Whereas the previous project was aimed at protecting the critically endangered Asian White-backed Vulture, the current project will focus on southern African vultures, where seven of our nine vulture species are listed on the Red List as threatened species, with the Cape Griffon largely regarded as one of the most endangered species in the country. Fifty years ago, more than 100 000 breeding pairs of the “Capes” could be found in the southern African region. Now we have only around 2900 breeding pairs. The current situation facing the Cape Griffon is viewed as serious and grave, as this is a potential disaster waiting to happen viz. with many of these birds being limited to large scattered colonies, any changes or toxins introduced into any one area could potentially wipe out more than a tenth of the population at once.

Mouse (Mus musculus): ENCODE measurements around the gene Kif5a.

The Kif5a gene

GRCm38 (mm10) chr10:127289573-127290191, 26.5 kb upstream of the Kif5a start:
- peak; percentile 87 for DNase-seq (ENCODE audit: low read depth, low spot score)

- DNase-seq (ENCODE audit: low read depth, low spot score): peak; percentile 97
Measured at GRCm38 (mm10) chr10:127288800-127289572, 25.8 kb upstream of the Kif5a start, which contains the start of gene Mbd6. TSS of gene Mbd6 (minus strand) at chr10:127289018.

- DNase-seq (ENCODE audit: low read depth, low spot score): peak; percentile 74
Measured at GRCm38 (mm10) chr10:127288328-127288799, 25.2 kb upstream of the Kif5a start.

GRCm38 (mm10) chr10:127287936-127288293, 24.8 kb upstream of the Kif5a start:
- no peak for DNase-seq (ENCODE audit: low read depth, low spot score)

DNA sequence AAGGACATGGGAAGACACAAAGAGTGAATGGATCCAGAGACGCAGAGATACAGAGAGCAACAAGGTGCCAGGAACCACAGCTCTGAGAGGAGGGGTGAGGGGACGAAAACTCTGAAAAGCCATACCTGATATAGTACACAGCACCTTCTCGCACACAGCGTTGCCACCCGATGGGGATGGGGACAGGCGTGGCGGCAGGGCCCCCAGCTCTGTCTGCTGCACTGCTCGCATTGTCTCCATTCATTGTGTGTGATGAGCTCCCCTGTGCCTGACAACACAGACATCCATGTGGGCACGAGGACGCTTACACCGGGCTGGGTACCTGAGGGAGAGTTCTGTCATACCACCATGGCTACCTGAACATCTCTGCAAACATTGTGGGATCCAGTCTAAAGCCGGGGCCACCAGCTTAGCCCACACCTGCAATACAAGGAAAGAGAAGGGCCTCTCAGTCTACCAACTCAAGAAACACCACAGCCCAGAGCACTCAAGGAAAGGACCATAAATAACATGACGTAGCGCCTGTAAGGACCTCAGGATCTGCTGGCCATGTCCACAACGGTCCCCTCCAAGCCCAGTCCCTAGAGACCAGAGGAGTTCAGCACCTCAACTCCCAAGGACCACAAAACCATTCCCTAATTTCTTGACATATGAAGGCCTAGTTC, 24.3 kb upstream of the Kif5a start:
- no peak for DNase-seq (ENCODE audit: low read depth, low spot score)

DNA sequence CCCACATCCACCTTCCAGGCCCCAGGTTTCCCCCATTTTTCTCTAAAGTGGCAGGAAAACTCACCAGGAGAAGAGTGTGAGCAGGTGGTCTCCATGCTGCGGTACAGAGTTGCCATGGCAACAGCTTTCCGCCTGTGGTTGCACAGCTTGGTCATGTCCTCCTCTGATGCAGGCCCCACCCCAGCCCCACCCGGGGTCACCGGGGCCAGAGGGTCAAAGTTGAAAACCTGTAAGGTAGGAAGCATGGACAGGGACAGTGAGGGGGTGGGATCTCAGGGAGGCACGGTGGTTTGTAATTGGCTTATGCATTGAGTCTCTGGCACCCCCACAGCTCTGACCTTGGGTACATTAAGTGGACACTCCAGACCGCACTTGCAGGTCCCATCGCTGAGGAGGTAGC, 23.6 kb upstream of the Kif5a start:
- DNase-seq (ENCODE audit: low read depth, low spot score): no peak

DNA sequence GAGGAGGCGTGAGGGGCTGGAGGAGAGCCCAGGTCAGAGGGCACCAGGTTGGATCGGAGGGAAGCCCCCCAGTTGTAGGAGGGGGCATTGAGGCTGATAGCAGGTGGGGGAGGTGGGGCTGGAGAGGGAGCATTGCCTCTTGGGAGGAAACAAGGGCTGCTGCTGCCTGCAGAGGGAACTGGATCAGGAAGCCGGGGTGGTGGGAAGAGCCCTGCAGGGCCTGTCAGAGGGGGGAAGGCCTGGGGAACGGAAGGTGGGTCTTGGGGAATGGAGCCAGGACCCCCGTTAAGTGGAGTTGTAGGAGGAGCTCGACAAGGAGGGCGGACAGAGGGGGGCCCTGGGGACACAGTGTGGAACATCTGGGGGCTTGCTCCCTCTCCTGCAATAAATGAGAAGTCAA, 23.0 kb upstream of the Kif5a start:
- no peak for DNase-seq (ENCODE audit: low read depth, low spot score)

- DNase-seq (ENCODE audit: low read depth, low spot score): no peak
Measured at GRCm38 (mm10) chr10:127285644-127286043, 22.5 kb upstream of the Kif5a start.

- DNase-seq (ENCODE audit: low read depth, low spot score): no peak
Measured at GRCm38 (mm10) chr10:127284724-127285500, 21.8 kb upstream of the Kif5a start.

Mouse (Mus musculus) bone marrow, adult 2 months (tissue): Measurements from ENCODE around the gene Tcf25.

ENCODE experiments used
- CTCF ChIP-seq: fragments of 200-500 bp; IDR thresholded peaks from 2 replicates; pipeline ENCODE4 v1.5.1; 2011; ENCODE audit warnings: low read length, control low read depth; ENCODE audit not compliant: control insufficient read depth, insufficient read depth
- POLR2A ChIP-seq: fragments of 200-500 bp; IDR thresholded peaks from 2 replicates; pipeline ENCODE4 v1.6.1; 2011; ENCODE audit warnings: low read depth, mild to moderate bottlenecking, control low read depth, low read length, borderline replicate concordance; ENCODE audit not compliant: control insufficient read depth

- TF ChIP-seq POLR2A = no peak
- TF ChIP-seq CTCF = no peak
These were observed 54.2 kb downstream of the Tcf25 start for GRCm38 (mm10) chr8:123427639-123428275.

In the new project, efforts will be made to protect the species from further losses over the next three years. In addition to current population dynamic studies, the aim of this project will be to find and remove all possible contaminants from the vulture food chain. This is important as the indigenous vulture population is almost wholly reliant on the semi-artificial feeding systems known as vulture restaurants (vulture restaurants are the process whereby farmers have been asked to place out carcasses to feed the birds on their farms). Unfortunately since much of the food donated to these restaurants, are from dead animals on farms or even trophy kills it is possible that veterinary drugs could enter in this vulnerable food chain. In the light of lead particles from a simple bullet track being extremely toxic in other vulture species, ensuring a safe food source is thus vital. To this extent, the new project will attempt and identify potential vulture intoxicants and remove them from the vulture food-chain to prevent further losses of our birds.
The launch of the project was held at the Leopard Lodge near the Hartbeestpoort dam, under a thriving Cape Griffon Colony. In the picture (fromleft), Dr Rob Little (WWF), Ms Kerri Wolter (Vulture Programme) and Dr Vinny Naidoo (Faculty of Veterinary Science, UP) with an uninterested Cape Griffon.
A Cape Griffon Vulture
Dr Vinny Naidoo of the Faculty explaining some elements of the new project at the launch